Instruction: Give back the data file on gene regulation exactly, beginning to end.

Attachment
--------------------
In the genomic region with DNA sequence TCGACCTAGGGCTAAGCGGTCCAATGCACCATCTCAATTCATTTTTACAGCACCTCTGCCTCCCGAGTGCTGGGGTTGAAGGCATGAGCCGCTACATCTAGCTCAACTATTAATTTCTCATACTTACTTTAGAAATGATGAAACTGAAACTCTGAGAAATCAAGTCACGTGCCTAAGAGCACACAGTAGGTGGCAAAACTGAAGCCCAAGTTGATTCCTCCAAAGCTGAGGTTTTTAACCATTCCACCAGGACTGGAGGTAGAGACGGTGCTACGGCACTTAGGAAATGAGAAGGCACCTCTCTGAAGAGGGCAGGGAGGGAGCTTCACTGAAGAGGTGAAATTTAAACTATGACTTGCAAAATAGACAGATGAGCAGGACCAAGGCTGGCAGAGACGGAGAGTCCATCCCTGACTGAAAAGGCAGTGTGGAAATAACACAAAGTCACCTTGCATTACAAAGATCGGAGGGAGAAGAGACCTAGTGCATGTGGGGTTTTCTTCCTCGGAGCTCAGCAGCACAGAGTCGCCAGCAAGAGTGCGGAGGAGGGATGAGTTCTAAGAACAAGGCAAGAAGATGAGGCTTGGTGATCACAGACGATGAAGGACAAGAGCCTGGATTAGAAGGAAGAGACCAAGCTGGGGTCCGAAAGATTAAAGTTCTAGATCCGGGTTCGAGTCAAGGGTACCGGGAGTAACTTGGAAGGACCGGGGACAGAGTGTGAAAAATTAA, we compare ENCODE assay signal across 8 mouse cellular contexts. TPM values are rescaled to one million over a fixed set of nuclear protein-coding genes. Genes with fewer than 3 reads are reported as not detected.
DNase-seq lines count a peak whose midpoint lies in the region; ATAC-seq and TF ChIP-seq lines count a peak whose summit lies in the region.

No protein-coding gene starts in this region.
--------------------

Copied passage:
In the genomic region with DNA sequence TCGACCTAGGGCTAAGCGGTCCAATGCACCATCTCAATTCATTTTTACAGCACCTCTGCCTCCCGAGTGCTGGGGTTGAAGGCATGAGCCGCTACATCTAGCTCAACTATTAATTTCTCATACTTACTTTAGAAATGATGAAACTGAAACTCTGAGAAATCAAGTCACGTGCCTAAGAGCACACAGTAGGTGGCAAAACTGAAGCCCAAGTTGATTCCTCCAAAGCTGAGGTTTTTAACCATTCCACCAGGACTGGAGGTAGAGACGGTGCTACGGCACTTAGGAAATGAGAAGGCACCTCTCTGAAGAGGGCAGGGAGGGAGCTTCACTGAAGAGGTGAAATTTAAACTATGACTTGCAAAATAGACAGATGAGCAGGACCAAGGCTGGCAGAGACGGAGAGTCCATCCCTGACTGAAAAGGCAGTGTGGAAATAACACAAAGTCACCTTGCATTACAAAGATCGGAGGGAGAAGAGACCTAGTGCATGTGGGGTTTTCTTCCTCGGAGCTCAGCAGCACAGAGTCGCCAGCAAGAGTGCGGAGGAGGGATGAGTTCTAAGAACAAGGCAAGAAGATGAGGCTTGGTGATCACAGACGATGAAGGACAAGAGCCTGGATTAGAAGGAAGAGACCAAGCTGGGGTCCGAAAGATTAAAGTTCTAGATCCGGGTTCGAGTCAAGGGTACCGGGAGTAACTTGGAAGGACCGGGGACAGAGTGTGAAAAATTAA, we compare ENCODE assay signal across 8 mouse cellular contexts. TPM values are rescaled to one million over a fixed set of nuclear protein-coding genes. Genes with fewer than 3 reads are reported as not detected.
DNase-seq lines count a peak whose midpoint lies in the region; ATAC-seq and TF ChIP-seq lines count a peak whose summit lies in the region.

No protein-coding gene starts in this region.